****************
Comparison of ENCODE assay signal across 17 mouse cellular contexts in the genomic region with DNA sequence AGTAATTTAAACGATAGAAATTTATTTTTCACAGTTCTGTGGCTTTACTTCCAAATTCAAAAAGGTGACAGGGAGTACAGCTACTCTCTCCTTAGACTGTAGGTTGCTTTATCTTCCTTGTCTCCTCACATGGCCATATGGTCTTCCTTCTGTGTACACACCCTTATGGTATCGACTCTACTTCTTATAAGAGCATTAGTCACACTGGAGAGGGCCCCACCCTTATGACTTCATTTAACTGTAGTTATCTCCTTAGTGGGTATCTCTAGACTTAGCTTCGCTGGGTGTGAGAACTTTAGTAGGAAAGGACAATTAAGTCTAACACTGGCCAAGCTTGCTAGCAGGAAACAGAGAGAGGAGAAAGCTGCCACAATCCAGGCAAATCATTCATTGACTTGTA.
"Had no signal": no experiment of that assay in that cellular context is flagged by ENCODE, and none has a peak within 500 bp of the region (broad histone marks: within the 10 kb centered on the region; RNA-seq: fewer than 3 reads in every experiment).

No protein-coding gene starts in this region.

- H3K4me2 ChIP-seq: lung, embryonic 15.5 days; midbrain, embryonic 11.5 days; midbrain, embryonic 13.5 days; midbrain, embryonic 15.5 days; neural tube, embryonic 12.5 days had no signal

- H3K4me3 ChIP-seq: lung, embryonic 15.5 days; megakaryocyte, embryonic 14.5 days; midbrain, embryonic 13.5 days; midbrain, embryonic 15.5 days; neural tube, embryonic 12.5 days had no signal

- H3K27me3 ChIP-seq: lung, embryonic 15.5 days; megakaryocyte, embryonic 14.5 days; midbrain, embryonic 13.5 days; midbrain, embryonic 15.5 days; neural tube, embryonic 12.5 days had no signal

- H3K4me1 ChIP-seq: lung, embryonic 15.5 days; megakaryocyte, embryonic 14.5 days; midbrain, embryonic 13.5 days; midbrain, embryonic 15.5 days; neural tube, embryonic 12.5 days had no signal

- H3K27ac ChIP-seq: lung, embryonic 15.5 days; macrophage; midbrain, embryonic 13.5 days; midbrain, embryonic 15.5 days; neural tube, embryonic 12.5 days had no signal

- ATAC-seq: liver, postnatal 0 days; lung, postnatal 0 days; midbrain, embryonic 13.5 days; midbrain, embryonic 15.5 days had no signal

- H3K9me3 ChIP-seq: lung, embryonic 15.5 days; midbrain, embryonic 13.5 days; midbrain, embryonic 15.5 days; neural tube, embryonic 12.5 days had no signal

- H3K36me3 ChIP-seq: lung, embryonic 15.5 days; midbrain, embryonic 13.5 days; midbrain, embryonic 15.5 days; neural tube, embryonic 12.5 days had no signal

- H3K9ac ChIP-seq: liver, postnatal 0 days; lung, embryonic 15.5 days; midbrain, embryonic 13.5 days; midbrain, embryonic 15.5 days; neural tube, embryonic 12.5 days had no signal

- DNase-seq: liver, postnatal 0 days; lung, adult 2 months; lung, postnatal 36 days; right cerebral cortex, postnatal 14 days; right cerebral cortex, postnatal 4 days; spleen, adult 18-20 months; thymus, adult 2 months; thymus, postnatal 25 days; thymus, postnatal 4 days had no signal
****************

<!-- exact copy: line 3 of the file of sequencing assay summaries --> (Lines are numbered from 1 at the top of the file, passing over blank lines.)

No protein-coding gene starts in this region.